Welcome to the NKR website
Good legislation generates only as much bureaucracy and cost as necessary. In order to create laws that are of good quality, their impacts must be made transparent. A critical point of the work of the National Regulatory Control Council (NKR--National Regulatory Control Council) is to ensure the necessary level of transparency on the compliance costs of legislation for decision makers in government and parliament. It has to be clear which cost and time requirements may arise from laws, ordinances and administrative regulations for citizens, businesses and public authorities.
You might be asking yourself "How does that benefit me?" The answer is that laws which cause only as much bureaucracy as absolutely necessary will save you time and money. It is all the more gratifying for me that awareness of compliance costs of legislation has increased tangibly in the wake of the government’s "Bureaucracy Reduction and Better Regulation" programme and the establishment of the NKR--National Regulatory Control Council in 2006.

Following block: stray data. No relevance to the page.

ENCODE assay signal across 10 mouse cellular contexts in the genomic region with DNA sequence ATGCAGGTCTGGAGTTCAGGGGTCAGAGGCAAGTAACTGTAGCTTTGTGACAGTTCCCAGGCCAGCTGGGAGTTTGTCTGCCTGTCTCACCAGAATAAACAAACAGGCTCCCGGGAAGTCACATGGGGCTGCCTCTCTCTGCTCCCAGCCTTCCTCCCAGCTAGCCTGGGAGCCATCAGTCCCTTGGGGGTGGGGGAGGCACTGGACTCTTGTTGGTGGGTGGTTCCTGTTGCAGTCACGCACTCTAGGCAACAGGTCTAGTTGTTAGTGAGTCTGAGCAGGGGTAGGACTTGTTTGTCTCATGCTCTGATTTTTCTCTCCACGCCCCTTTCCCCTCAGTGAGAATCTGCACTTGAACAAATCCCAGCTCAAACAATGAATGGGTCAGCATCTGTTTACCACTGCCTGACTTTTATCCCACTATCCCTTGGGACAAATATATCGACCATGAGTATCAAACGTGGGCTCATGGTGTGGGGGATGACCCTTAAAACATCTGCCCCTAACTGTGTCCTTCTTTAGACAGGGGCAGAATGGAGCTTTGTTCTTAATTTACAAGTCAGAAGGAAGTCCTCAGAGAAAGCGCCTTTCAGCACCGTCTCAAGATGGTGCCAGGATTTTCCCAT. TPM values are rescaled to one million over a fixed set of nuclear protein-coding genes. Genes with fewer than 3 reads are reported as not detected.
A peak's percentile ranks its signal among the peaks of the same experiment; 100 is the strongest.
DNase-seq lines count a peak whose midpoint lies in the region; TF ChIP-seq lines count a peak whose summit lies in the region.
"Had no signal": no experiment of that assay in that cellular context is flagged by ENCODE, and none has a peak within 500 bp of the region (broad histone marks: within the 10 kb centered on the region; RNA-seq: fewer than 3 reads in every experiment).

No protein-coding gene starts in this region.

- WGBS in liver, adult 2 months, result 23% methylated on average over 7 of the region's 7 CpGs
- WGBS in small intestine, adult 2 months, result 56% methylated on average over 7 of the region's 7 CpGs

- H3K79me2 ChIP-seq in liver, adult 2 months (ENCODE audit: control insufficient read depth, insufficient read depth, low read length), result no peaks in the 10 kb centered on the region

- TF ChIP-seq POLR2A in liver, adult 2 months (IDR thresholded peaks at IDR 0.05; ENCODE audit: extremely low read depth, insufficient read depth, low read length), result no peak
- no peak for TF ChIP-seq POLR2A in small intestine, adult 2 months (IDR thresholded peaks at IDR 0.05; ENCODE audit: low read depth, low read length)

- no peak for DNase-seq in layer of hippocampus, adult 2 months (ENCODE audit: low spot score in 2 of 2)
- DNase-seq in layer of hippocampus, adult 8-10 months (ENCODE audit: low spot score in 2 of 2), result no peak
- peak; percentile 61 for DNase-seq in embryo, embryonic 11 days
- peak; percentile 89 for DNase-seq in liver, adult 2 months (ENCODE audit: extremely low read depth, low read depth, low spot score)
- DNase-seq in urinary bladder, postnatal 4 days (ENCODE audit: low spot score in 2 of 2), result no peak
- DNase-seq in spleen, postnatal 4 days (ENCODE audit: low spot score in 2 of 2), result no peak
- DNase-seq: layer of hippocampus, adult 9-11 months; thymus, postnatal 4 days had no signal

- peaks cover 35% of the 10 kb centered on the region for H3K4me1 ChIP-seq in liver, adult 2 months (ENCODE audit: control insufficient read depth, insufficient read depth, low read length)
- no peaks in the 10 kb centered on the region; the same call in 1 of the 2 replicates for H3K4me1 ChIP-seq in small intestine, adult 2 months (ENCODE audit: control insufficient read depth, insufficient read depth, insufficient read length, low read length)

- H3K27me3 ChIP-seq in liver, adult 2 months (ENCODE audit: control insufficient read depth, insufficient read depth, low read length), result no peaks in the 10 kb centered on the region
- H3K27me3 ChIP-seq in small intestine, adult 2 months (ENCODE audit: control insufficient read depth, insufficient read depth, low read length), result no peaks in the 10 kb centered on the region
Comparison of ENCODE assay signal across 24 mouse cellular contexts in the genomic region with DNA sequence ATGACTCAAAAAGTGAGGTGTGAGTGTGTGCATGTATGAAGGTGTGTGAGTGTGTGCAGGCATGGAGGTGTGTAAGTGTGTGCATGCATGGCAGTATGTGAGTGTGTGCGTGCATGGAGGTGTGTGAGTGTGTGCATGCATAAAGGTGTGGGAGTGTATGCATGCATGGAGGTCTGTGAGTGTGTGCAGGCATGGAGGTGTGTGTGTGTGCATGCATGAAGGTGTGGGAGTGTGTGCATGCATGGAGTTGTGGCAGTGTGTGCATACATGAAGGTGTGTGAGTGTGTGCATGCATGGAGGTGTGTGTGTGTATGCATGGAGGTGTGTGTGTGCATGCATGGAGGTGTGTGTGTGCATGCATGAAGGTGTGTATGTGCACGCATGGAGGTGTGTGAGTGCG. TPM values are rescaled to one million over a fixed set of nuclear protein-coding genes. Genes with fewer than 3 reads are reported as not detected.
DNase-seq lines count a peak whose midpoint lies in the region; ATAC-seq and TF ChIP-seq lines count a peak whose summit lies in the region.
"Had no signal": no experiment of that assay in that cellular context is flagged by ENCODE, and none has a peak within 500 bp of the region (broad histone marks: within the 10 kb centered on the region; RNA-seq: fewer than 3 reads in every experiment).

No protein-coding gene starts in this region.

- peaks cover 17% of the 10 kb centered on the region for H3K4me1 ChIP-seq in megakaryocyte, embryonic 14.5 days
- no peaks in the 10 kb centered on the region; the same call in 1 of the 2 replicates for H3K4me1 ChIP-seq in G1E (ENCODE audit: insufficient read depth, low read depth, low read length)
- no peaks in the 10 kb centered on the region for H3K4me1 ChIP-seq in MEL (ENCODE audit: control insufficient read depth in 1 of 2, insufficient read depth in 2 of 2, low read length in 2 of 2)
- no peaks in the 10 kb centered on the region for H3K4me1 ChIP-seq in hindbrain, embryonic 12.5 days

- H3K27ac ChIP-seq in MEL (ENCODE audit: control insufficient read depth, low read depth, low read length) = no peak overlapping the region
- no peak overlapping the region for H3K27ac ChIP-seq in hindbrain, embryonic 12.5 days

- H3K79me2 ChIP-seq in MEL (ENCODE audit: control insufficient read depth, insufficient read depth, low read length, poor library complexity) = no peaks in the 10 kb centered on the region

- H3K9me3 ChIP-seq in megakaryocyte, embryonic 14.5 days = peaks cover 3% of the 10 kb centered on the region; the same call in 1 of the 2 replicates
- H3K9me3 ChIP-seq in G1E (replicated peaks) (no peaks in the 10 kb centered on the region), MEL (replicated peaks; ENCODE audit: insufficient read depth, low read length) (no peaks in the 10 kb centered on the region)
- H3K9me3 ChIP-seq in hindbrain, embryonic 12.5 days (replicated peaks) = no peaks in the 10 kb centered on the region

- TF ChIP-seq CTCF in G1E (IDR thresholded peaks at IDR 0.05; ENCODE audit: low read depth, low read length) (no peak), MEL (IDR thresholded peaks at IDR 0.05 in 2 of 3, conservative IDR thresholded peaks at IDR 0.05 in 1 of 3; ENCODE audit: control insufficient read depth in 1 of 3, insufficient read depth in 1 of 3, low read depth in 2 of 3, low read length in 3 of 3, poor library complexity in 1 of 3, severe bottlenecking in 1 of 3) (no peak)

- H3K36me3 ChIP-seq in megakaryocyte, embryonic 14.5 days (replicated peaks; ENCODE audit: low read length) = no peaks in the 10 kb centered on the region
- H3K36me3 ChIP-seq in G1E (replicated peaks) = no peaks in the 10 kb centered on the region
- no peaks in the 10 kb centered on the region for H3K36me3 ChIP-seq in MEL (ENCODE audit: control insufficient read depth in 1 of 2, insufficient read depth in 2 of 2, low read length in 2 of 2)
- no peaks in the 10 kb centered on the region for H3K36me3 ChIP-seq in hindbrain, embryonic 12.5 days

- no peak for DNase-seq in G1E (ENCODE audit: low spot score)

Today, Federal Ministries estimate one-off and recurring compliance costs for citizens, businesses and public administrations. Federal and local authorities too have improved their analysis of compliance costs and take account of cost estimates in the preparation of legislation.
In order to tangibly reduce bureaucracy and compliance costs that affect you and that are excessive, it is also necessary to examine laws, ordinances and regulations that are already in effect as well as existing administrative processes. The aim is to identify opportunities for simplification and cost reduction. Project studies have been undertaken together with competent partners to make excessive bureaucracy transparent, particularly where there is interplay between federal, regional and local authorities.
Better quality legislation, achieved by the lowest possible compliance costs while fully meeting the objective of the legislation, is something that will benefit everyone. We have already achieved some progress in this respect. But there is still a lot more to be done!